The mechanism for undrawing things should be pretty clear now, but to summarize: when something is drawn by the user, it is saved in a list, and not drawn immediately. Every 1/30 of a second, the event loop calls the draw function, which scans all the drawn items and redraws them.
When the undraw button is pressed using the mouse, it moves the last item from the backstack list to the end of a second list called forestack. Since that element is now not in the backstack list, it will not be drawn. Each time the undraw button is used, another item is moved from the end of backstack to the end of forestack, effectively undrawing it. If the redraw button is pressed, the item at the end of forestack is moved back to the end of backstack, meaning that it will reappear in the drawing.
Whenever the user draws something new, whatever it may be, the forestack list is emptied.
The names backstack and forestack refer to the fact that these lists are being used as stack data structures. A stack is organized so that the last thing saved will be the first thing seen, as would be the case in a pile of books, for example. If a math book is placed on a table, then a history book and then a novel, we have a stack of books. On the top of the stack is the last thing I put there – the novel. If I remove that from the stack, I uncover the next-to-last book I placed there, the history book. Items are removed from the stack – popped, it is called – in reverse order from the way they were put there. This is also called a first-in-last-out (FILO) structure.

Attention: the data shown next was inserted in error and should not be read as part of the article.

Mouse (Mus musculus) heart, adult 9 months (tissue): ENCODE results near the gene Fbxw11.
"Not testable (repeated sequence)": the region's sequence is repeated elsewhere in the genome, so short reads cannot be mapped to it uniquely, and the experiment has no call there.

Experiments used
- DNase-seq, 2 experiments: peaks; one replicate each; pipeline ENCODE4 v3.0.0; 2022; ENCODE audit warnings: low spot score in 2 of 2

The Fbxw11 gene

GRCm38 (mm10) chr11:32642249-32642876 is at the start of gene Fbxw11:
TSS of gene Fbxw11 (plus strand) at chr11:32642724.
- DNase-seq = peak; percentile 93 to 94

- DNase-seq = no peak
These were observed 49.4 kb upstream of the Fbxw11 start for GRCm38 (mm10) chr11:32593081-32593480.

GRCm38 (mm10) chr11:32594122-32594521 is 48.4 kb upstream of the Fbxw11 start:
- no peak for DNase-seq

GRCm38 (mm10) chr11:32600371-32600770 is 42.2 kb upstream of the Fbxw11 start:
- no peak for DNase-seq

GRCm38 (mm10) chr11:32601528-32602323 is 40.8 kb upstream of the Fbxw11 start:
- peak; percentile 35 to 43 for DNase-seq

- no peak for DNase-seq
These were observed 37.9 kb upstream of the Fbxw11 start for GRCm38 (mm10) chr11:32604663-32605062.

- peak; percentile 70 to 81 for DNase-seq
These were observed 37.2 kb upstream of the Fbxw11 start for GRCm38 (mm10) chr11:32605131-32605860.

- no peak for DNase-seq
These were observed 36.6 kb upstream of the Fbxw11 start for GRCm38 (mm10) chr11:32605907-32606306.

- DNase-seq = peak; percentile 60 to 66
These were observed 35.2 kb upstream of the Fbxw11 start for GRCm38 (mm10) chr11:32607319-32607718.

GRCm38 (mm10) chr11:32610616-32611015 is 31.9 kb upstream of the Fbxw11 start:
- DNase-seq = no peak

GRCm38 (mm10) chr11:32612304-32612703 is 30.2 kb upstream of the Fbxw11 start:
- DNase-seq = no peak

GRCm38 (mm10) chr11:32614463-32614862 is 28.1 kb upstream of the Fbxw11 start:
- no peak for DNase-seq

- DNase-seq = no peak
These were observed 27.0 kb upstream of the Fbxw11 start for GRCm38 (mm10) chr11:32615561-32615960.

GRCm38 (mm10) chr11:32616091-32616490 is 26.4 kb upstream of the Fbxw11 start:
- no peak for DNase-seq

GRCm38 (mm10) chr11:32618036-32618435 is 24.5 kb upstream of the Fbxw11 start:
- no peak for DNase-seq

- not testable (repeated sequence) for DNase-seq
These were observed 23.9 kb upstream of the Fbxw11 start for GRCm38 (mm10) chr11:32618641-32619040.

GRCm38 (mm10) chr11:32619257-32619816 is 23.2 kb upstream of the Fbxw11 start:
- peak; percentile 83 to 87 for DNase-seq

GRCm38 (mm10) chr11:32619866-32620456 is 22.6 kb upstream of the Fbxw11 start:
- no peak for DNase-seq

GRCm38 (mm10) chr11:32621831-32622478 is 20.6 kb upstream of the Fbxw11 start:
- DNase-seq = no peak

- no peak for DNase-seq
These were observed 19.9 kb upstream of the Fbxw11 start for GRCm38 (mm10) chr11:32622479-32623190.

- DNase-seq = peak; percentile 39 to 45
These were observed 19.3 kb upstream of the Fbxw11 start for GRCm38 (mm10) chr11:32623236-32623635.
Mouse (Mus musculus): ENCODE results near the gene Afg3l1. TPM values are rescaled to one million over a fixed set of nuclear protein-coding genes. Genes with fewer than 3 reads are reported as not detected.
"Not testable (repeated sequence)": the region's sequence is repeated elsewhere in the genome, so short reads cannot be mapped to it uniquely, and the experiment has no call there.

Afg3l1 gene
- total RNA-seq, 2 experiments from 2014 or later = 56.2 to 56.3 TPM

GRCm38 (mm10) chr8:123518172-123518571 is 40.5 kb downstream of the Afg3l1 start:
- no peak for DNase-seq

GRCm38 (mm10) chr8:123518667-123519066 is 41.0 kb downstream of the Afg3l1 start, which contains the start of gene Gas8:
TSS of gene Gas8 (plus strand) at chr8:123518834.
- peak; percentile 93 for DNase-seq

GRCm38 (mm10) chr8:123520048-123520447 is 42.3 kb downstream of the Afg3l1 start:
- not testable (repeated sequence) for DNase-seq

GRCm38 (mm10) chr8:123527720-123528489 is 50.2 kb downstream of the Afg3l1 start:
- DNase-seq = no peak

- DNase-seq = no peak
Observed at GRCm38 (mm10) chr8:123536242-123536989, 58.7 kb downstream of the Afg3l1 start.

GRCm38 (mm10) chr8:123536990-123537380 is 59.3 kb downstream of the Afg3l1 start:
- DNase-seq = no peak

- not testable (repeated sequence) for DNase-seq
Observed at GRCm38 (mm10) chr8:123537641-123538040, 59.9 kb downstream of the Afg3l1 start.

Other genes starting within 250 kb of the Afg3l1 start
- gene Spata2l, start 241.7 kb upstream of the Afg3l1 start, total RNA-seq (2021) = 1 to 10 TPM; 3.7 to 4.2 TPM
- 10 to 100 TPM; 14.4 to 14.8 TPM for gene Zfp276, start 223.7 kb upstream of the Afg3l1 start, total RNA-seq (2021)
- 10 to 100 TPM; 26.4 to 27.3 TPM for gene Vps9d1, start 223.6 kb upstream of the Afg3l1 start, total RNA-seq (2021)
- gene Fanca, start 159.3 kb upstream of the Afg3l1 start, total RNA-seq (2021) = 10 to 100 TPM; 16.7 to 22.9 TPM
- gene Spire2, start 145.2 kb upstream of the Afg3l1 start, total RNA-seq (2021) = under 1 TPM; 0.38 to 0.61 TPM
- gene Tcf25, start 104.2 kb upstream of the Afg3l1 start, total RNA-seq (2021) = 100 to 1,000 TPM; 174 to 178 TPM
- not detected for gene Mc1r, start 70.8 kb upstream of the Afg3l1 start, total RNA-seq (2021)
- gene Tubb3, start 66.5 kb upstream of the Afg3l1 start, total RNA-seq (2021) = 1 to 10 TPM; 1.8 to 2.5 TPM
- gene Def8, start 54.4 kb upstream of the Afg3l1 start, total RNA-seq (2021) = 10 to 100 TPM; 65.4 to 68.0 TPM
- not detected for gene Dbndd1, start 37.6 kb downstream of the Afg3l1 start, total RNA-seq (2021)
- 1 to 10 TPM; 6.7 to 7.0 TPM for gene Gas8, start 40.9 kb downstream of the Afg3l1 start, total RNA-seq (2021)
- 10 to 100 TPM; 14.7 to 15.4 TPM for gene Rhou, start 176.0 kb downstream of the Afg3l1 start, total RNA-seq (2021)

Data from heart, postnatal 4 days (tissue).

Figure 15.4 details how this works using a simple example.
The backstack is not only used as a stack. It is, as has been described, also used as a simple list when redrawing the screen. When used as a stack, it is accessed from the end; when used to redraw, the items are accessed from the start (element 0) through to the last one.
A stack should be implemented as a class. The stack uses a list, so when adding a new element to the end (called pushing), we append a new item to the end of the list (top of the stack) and when an item is popped, it is removed from the end. However, when drawing, we can scan the list from element 0 through to the top and redraw everything in the order it was drawn originally.
An example stack that does what we want is given in the following code:
Because python is so flexible about types, this stack can be used for floats or integers, or anything really. In the case of the paint program, it will be used to push and pop drawing instructions, which will be instances of the class named Mode, which is an implementation of a drawing directive.
Source: Parker James R. (2021), Python: An Introduction to Programming, Mercury Learning and Information; Second edition.